Lack of land is getting in the way of affordable housing, according to the government's Productivity Commission, which is recommending relaxing urban limits.
But Green Party co-leader Russel Norman says this will only create urban sprawl and worsen congestion in the quest to create affordable housing.
"Facilitating urban sprawl is not the way to build highly productive cities where people live close to their workplaces, can easily travel around the city on alternatives to congested roads, and can enjoy high quality amenities within walking distance of home.
"The Productivity Commission's plan will condemn people to spending large amounts of their time sitting in traffic, spending money on fuel."
Instead, he said, smart urban planning could be achieved through medium density development along mass transport spines.
The commission's full final report (which you can read here) found taxation was not a key factor in the recent housing boom.
Commission chair Murray Sherwin said: "We carefully considered the claims that housing is tax advantaged, but concluded that any advantage is much smaller than often suggested.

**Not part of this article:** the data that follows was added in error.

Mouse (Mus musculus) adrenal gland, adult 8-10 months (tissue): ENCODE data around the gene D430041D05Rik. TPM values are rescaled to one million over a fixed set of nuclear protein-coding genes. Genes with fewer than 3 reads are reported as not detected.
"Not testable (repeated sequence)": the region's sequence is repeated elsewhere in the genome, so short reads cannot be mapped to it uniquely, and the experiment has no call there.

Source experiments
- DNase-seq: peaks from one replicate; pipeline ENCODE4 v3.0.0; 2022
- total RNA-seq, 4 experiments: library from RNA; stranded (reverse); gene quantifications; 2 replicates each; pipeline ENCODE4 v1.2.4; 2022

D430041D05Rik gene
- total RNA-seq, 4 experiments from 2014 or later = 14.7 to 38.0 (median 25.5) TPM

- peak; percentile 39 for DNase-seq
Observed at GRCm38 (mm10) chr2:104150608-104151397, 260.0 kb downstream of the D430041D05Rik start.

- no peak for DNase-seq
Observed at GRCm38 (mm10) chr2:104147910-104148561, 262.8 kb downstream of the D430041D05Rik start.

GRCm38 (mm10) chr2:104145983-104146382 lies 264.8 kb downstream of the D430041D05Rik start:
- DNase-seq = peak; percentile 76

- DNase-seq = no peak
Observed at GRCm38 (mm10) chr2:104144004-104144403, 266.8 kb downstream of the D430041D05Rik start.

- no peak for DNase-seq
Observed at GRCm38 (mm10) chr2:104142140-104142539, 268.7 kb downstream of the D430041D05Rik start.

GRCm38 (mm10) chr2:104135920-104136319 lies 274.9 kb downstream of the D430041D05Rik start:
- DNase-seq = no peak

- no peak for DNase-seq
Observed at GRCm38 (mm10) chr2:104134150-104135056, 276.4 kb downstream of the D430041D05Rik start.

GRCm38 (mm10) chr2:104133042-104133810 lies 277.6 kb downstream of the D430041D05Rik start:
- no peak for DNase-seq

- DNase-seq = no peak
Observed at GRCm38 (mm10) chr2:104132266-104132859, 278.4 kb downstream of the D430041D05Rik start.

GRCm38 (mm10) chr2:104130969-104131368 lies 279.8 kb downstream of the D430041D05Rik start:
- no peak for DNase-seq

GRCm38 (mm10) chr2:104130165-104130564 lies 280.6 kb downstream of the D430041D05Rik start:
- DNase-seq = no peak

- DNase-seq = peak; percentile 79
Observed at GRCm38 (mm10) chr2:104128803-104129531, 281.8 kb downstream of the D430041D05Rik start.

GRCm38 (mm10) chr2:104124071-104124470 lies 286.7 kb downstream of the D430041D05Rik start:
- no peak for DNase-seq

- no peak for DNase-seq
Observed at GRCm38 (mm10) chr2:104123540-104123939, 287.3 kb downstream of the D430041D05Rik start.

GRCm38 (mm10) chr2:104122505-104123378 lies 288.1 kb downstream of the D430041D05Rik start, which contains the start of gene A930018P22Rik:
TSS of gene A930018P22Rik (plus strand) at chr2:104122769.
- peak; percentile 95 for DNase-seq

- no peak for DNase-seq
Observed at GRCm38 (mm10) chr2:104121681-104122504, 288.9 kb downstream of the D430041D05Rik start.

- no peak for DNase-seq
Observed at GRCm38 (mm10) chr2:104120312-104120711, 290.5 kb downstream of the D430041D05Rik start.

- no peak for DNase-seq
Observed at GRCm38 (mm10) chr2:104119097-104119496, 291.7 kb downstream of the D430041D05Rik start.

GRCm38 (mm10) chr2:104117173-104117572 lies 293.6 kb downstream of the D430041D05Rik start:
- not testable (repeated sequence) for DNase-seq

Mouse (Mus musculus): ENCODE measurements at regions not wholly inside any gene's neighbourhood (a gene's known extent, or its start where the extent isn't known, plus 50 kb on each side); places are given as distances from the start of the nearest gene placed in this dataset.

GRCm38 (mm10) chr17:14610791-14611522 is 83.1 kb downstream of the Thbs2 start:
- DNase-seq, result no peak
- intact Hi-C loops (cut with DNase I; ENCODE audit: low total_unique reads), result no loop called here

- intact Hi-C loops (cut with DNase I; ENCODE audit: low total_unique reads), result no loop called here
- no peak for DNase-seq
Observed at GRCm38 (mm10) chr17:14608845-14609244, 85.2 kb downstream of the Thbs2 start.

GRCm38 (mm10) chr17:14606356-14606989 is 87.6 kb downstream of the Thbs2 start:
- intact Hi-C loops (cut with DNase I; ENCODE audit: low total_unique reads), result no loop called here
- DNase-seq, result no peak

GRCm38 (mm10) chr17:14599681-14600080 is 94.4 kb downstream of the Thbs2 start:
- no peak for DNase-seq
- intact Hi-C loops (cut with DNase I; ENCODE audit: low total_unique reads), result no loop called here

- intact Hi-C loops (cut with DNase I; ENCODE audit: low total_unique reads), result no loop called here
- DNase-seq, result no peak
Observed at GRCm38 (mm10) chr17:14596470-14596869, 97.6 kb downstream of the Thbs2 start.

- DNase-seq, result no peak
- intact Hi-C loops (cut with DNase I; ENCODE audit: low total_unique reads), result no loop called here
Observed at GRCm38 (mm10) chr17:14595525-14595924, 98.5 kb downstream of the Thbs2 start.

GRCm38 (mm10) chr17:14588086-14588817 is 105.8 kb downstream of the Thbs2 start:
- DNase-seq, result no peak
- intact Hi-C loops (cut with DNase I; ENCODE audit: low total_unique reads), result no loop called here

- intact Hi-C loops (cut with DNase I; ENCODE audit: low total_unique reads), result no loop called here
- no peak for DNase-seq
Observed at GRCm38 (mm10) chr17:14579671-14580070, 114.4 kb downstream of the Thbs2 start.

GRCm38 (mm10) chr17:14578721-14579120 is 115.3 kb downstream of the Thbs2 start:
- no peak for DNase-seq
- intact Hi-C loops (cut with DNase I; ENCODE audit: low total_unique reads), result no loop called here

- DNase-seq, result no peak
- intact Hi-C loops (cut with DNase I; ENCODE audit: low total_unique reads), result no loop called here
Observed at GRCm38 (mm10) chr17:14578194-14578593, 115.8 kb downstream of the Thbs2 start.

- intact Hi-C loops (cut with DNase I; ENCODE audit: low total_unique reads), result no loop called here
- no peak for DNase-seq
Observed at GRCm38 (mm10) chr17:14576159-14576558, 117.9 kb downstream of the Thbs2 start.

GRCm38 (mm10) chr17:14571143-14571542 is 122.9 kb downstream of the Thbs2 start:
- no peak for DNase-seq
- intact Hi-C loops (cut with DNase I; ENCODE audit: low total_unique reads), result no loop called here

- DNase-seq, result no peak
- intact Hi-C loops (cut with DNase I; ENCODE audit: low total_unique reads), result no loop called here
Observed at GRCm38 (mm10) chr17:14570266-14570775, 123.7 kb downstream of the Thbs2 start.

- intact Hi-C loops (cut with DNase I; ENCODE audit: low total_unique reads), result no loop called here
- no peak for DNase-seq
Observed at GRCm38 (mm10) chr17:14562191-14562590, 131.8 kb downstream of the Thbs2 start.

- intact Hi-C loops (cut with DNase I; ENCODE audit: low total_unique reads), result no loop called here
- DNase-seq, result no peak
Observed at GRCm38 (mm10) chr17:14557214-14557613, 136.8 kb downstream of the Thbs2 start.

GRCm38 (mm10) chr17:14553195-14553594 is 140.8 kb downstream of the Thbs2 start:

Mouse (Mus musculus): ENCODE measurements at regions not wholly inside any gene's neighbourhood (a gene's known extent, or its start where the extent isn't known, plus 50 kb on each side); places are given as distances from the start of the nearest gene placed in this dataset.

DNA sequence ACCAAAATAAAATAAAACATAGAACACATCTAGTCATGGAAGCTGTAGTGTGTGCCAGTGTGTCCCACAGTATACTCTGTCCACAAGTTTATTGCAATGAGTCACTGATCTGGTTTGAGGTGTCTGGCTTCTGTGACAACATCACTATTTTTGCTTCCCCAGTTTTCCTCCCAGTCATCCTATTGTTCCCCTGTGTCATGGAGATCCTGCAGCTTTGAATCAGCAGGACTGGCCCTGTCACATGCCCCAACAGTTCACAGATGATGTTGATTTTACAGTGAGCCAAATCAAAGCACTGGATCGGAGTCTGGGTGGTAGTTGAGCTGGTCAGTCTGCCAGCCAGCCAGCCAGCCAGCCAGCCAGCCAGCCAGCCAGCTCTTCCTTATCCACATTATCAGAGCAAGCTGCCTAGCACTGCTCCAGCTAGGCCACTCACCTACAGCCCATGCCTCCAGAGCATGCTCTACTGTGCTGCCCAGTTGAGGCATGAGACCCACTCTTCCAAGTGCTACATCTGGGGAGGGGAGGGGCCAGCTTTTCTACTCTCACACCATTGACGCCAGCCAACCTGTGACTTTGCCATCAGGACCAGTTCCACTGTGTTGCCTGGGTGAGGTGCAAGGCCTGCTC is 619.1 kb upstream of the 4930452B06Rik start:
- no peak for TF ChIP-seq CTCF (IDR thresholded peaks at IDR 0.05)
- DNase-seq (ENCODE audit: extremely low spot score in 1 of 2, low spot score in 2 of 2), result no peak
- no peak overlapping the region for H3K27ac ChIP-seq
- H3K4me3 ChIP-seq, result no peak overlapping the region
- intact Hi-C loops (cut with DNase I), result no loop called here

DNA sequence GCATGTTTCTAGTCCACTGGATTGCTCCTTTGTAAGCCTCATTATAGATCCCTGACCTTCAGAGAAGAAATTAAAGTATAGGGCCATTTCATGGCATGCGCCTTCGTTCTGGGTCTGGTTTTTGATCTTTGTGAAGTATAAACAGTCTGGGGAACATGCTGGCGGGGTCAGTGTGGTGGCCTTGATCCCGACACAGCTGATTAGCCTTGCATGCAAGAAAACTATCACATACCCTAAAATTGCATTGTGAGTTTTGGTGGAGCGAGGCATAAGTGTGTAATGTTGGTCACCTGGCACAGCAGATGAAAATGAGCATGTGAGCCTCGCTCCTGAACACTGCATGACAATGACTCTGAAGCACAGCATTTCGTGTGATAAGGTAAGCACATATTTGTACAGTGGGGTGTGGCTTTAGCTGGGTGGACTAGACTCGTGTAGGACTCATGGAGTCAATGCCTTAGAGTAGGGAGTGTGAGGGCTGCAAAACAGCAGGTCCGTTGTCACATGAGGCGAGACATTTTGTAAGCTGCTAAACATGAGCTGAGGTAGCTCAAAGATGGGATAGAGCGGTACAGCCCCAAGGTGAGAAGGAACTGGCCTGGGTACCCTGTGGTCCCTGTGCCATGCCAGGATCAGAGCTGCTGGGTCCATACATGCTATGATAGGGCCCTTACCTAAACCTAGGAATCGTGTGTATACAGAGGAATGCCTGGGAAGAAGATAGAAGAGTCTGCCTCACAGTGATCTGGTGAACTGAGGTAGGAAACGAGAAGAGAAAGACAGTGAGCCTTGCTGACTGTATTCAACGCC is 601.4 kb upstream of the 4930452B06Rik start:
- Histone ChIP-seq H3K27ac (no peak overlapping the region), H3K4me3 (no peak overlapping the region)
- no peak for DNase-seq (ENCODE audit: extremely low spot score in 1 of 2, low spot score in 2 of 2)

He added: “Pressure on land prices needs to be reduced and the commission has recommended that there be an immediate release of new land for residential development in high demand areas such as Auckland and Christchurch”.
Councils should also take a "less constrained" approach to urban planning, he said.
“There is no need for our homes to be expensive – we can construct quality, affordable homes. But, it will take councils and developers to work together so that sections can come to market quickly at a price that allows the building of homes at an affordable price.”
In addition, the commission recommended reconsideration of current social housing reforms.
“The community housing sector has a unique and very valuable role to fill. It can provide below market rents and more security of tenure than is available from private landlords. It is also well suited to providing the range of ‘wrap around’ services required by many social housing tenants with needs that run well beyond just affordable housing."